An Ethiopian security official has confirmed the arrests of hundreds of youths in the capital, Addis Ababa, following violence within the city and in nearby towns last week in which several dozen people were killed.
The announcement on Monday came following widespread calls on social media by citizens of the East African country to disclose the reason why the arrests were made.
"We arrested several people following the violence but most of them were released shortly after provided with advice. If we were to keep them all, our prisons wouldn't be able to handle them," said Degife Bedi, a police official with the Addis Ababa Police Commission.
"28 people lost their lives in the violence in Addis Ababa alone. Most of them lost their lives after beatings with stones and sticks. Other seven people lost their lives due to actions taken by security forces."
According to the official, more than 1 200 individuals who were "directly involved" in the violence in the capital have been sent to a military camp to be "rehabilitated" and 107 others will face criminal charges.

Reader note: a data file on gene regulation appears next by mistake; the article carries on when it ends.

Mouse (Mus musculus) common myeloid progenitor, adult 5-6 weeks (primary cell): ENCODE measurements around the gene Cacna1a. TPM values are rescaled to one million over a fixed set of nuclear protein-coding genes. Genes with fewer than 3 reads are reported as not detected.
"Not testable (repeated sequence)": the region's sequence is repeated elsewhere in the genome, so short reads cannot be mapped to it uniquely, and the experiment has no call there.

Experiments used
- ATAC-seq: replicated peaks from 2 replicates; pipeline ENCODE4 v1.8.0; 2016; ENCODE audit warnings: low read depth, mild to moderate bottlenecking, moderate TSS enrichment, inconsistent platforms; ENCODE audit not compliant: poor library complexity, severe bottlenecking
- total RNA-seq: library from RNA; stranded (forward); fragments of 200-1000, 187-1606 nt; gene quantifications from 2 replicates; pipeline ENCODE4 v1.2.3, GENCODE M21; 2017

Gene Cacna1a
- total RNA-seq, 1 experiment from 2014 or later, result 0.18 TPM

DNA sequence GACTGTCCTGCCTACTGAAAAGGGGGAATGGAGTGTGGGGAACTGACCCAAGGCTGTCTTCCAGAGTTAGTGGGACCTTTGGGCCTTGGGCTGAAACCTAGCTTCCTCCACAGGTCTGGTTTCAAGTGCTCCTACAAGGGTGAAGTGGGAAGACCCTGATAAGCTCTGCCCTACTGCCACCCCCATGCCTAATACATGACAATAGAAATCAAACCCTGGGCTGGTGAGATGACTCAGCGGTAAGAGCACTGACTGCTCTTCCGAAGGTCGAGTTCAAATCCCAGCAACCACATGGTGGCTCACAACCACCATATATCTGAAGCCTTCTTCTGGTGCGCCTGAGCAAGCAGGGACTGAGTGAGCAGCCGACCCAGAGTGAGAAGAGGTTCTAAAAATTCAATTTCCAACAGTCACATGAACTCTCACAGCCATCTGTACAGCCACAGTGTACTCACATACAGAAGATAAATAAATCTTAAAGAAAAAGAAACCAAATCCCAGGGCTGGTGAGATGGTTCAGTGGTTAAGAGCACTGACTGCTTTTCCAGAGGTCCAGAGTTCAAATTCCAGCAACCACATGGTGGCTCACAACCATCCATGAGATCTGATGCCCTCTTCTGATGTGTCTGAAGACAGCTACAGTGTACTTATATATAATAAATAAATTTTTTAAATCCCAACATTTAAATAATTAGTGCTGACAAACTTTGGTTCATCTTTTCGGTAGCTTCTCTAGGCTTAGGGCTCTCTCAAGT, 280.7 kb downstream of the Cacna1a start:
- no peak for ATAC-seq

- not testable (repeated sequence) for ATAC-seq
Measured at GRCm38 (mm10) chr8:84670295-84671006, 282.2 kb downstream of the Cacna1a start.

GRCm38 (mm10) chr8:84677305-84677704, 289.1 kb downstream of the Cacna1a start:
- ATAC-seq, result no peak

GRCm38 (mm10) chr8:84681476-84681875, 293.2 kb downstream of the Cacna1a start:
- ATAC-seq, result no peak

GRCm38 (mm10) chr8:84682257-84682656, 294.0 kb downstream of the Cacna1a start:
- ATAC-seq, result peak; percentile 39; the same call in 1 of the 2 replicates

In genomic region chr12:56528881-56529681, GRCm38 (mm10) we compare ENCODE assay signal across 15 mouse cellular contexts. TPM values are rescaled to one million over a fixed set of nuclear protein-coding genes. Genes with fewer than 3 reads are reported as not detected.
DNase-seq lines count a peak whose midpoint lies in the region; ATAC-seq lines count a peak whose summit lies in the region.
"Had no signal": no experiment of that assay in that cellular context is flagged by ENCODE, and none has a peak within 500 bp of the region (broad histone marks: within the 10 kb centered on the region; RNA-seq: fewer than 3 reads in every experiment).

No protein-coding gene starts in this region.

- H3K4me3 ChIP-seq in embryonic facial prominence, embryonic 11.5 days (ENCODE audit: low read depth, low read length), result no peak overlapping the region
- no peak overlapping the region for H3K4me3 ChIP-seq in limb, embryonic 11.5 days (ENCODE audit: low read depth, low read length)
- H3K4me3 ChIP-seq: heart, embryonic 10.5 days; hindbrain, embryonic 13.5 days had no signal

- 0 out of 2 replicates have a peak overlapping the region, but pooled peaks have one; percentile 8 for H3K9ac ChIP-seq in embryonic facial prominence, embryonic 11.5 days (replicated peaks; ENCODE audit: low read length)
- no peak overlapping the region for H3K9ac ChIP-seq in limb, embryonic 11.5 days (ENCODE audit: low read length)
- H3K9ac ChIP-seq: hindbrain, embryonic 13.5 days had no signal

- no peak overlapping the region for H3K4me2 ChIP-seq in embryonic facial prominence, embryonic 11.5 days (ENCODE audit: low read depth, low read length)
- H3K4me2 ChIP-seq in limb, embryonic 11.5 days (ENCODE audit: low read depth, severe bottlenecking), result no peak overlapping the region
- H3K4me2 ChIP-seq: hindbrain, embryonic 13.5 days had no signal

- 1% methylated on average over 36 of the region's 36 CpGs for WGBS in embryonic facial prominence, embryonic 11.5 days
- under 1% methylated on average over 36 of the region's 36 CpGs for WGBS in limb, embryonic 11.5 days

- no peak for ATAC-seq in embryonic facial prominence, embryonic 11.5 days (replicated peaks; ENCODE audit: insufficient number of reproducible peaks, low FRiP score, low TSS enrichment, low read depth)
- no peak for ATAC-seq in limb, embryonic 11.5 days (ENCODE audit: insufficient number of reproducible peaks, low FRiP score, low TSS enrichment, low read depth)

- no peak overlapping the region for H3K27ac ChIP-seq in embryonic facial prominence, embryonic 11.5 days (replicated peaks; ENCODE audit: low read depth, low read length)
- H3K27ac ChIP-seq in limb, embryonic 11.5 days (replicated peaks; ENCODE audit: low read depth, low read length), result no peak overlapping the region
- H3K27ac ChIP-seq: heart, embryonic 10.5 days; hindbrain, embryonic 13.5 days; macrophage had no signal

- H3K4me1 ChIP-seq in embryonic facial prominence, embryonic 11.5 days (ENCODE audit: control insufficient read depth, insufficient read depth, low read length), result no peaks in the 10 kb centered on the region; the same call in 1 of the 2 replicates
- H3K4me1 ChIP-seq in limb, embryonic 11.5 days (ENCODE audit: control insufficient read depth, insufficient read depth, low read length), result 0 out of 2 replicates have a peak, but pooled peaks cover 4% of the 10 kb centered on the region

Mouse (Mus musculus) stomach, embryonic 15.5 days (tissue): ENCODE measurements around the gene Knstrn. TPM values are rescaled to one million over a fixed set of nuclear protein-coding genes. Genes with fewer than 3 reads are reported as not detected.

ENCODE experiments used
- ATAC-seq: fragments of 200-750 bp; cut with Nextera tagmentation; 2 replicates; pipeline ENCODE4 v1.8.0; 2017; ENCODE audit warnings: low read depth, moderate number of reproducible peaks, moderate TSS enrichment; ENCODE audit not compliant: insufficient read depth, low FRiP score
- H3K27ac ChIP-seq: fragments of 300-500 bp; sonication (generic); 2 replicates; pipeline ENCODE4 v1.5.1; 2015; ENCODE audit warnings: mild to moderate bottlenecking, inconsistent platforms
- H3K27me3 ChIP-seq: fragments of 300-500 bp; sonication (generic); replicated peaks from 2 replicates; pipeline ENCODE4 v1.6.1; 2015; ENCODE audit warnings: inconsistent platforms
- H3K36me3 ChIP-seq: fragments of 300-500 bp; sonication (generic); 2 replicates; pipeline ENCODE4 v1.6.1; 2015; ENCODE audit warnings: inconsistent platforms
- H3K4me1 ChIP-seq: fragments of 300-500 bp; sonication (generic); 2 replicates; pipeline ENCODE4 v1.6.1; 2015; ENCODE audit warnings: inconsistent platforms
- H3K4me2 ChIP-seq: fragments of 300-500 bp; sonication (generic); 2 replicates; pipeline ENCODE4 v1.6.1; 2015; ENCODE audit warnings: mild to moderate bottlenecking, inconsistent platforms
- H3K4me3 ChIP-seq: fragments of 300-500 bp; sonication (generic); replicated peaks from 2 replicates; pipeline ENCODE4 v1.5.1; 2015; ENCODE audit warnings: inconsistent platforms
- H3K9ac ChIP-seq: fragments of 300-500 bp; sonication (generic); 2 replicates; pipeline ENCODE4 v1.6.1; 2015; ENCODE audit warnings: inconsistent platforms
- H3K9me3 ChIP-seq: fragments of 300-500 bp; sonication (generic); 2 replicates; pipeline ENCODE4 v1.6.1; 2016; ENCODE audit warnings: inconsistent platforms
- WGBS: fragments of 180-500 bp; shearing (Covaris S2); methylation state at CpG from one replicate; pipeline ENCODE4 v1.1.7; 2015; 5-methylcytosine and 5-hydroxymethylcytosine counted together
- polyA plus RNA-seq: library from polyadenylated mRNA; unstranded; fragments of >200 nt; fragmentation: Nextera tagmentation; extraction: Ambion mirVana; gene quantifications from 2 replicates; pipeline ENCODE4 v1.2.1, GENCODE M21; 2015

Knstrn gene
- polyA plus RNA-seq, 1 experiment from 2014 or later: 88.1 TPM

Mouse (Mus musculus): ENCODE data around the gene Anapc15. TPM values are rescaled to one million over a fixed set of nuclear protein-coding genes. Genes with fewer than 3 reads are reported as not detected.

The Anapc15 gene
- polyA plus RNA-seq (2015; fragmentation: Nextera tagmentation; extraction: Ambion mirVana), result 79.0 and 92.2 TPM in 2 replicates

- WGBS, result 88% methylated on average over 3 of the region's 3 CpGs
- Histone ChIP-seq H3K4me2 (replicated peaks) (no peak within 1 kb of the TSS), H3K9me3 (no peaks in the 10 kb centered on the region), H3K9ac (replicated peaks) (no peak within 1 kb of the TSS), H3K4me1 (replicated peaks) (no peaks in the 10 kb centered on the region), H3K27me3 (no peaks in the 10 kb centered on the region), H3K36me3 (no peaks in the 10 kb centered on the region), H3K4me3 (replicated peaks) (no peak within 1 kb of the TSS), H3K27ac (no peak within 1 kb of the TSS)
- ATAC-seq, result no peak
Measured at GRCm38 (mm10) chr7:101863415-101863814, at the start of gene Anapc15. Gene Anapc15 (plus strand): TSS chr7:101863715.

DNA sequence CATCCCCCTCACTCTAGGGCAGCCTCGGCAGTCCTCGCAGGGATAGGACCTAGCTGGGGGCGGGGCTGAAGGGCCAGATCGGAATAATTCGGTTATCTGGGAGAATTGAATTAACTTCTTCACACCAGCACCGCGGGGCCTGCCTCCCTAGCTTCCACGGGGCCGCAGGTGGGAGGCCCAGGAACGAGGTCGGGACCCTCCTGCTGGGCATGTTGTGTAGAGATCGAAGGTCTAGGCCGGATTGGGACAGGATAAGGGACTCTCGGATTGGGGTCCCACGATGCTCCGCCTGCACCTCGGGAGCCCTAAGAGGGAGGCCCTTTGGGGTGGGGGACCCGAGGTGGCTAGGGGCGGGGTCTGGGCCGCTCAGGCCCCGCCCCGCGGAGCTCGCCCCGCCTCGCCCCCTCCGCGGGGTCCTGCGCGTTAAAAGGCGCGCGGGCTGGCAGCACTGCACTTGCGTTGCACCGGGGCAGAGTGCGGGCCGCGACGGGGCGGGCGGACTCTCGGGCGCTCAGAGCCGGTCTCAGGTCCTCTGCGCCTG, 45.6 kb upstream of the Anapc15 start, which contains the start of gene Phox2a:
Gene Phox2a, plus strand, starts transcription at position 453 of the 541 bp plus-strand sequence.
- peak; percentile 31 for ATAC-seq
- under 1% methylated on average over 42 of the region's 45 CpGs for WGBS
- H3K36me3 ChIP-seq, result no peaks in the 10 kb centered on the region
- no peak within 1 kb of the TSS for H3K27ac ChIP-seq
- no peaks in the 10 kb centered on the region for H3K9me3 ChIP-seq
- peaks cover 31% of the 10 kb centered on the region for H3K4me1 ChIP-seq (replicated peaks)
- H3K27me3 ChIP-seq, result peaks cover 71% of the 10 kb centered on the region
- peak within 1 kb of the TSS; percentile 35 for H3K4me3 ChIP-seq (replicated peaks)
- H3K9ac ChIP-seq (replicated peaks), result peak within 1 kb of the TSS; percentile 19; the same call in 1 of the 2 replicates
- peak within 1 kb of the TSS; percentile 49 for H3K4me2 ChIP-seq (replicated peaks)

"An additional 2 000 people were detained inside hookah-serving houses, gambling shops and khat-chewing stores," the police head said, adding that most were later released.
A week of violence erupted in Addis Ababa and its surrounding areas beginning from September 12 following disagreements between youths from the capital and its surrounding Oromia region over the use of different flags. On September 15, several people were killed in the Oromia region's towns of Burayu and Ashewa Meda which victims blamed on youths from the same region.
City officials said 26 people lost their lives and close to 15 000 were displaced in the attacks in the capital's outskirts but hospital sources told The Associated Press that at least 70 people were killed in the attacks that were mainly carried out on ethnic-lines.
Ethiopia's new leader, Prime Minister Abiy Ahmed, hails from the Oromo ethnic group, Ethiopia's largest. Various attacks based on ethnic rivalries are mushrooming across the country and are his biggest challenges to date.
Ethnic-based conflicts that are mainly driven by competition for land and resources are not new to Ethiopia, which is home to more than 80 ethnic groups, but the escalation of the current conflicts is alarming many. Some fear it may derail the reforms made by Abiy since he came to power in April.
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